Just as the bizarre pipe-bomb terror campaign was brought to a conclusion on Friday, Americans woke up on Saturday to another violent event — this time the mass shooting of mainly older worshipers at a Pittsburgh synagogue.
Robert Bowers, 46, is being charged with 29 charges, including murder and hate crimes, after he opened fire on the Tree of Life synagogue, killing 11 people.
Bowers’ motivations were clear. He made anti-Semetic comments during the shooting and has a long history of anti-Jewish propaganda on the “free-speech” website, Gab.com.
Before surrendering, Bowers apparently told Swat team officers that he “wanted all Jews to die” because they “were committing genocide against his people.”
Unlike Cesar Sayoc, the Trump supporter who was arrested Thursday after sending 12 pipe bombs to well-known Democrats, Bowers’ social media comments paint him as a Trump opponent, criticizing him as a president who “surrounds himself with *****” (the derogatory word used for Jewish people). One of his last posts, however, which may have sent him over the top, referred to the migrant caravan making its way to the U.S. Calling the migrants “invaders,” Bowers posted that “I can’t sit by and watch my people get slaughtered. Screw your optics, I’m going in.”
Many are blaming Gab.com, the so-called “free speech” website where Bowers was allowed to post his anti-Semitic comments before the shooting. Gab denied it had any link to the shooting, claiming it has a “zero tolerance” policy for terrorism or violence. The site has since been taken offline.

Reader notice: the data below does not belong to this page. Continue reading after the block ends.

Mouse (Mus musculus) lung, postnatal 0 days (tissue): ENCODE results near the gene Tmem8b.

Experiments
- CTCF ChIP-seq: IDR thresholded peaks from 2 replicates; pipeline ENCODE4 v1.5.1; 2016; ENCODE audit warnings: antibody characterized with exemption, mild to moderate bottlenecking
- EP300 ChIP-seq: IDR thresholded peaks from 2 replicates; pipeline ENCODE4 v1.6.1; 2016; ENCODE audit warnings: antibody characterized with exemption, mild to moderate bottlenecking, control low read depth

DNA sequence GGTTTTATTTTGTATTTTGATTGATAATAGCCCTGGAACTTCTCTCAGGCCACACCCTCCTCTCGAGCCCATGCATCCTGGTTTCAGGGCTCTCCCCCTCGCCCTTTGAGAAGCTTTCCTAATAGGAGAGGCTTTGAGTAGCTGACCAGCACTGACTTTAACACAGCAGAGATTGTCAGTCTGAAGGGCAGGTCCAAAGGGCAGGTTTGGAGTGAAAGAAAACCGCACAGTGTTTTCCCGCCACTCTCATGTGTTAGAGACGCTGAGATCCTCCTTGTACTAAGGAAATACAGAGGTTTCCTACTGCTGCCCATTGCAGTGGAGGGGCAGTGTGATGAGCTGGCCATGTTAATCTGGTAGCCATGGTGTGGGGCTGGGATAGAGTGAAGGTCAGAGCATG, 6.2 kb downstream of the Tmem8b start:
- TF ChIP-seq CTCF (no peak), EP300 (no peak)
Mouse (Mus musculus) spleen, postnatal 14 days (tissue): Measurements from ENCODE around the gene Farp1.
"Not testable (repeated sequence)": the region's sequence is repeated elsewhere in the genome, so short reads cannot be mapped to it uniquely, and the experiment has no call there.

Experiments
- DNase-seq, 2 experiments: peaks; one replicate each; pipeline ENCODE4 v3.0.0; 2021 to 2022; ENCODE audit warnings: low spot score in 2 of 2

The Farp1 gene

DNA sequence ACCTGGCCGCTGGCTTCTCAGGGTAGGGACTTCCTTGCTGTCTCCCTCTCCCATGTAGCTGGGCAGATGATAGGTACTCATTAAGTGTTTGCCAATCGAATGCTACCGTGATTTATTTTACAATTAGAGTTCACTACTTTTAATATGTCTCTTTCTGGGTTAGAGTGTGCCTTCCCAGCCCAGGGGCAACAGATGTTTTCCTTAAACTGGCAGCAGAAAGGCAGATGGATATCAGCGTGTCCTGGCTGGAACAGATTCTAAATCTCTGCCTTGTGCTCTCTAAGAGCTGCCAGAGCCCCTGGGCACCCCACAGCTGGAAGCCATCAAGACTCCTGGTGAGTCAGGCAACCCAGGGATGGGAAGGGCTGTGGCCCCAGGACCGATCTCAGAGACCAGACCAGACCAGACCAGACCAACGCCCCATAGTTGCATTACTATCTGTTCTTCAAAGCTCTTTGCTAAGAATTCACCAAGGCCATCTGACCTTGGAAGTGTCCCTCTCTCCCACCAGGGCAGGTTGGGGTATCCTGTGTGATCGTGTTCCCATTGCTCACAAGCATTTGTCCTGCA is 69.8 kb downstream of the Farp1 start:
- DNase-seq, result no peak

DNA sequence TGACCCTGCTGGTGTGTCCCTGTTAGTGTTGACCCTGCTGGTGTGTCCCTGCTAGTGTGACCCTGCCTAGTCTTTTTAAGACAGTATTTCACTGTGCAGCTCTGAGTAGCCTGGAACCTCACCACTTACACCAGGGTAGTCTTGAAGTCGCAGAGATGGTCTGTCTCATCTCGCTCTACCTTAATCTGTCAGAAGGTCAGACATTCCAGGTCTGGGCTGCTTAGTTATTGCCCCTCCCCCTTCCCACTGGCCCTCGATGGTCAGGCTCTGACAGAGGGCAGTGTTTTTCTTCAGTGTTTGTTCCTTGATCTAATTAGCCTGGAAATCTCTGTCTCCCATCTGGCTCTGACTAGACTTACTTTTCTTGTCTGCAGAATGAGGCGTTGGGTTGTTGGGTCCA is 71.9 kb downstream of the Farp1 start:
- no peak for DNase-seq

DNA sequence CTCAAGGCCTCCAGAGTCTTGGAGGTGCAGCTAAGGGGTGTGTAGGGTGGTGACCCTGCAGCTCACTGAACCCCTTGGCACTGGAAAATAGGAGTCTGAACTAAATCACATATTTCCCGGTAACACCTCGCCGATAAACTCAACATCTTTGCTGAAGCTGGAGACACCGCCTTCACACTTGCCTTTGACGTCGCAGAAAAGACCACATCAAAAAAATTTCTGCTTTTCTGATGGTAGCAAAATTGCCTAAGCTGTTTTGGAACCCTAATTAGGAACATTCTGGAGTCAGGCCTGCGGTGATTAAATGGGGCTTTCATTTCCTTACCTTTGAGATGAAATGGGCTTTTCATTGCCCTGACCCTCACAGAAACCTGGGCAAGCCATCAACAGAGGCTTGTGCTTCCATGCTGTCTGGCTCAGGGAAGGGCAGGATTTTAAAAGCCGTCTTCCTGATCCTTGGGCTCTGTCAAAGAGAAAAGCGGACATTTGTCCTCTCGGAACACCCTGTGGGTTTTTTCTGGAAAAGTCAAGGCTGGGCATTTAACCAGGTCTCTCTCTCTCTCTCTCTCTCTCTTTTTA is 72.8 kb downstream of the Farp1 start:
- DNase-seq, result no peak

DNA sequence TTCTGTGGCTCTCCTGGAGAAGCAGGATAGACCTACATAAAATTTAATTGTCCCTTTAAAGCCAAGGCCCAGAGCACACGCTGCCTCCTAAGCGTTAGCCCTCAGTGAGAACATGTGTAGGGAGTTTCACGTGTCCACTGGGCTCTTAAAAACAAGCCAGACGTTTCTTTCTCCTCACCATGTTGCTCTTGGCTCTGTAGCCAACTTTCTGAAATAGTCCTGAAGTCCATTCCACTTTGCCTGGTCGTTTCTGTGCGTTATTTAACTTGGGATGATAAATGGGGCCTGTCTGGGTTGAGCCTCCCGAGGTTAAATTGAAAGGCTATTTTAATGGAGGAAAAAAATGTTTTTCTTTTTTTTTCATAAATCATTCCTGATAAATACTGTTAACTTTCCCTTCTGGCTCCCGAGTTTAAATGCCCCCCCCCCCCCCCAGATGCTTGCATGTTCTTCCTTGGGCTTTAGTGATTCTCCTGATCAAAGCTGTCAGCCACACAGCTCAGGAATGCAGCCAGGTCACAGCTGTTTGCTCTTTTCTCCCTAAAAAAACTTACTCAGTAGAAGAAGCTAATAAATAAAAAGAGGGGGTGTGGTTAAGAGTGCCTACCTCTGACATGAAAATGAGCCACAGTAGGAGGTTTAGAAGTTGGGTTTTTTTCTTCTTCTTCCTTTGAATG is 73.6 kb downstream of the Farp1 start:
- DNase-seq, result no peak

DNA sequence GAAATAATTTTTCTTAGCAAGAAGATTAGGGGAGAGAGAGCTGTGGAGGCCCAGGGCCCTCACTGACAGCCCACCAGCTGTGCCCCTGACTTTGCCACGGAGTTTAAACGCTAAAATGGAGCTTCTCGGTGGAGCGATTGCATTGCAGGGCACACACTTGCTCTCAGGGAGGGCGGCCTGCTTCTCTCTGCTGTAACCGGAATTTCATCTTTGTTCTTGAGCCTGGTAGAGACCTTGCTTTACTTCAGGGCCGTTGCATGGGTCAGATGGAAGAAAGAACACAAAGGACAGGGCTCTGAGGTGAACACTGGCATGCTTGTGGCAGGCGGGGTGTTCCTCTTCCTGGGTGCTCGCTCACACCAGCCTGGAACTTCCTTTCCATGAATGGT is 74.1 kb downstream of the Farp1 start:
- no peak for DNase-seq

The tone of debate on Gab mimics the political environment in the U.S. In recent memory, the country has never been so divided or “toxic”, as Jeh Johnson, the former secretary of homeland security under former president Barack Obama, called it on ABC’s new show This Week.
So how does the U.S. stop the violence and elevate the level of political rhetoric and debate?
Johnson, along with many Americans, thinks that the culture of division begins and ends with the man with the biggest platform. President Trump must stop the violence and try to unify the country, rather than divide it.
“This particular president has a particularly large voice and a large microphone, and Americans should demand that their leaders insist on change, a more civil discourse and a more civil environment generally,’’ Johnson said.
Trump does seem incapable of ever being civil, especially on Twitter. Every time he posts comments — especially after a tragedy like the synagogue shooting in Pittsburgh — he only proves Johnson’s point.
However, Vice President Mike Pence argued on NBC News on Saturday that the president is not responsible for either the pipe bomb campaign or the synagogue shooting.
He said that both parties are guilty of amping up the volume and rhetoric of anger. “Everyone has their own style and people on both sides of the aisle use strong language about our political differences, but I just don’t think you can connect it to threats or acts of violence.”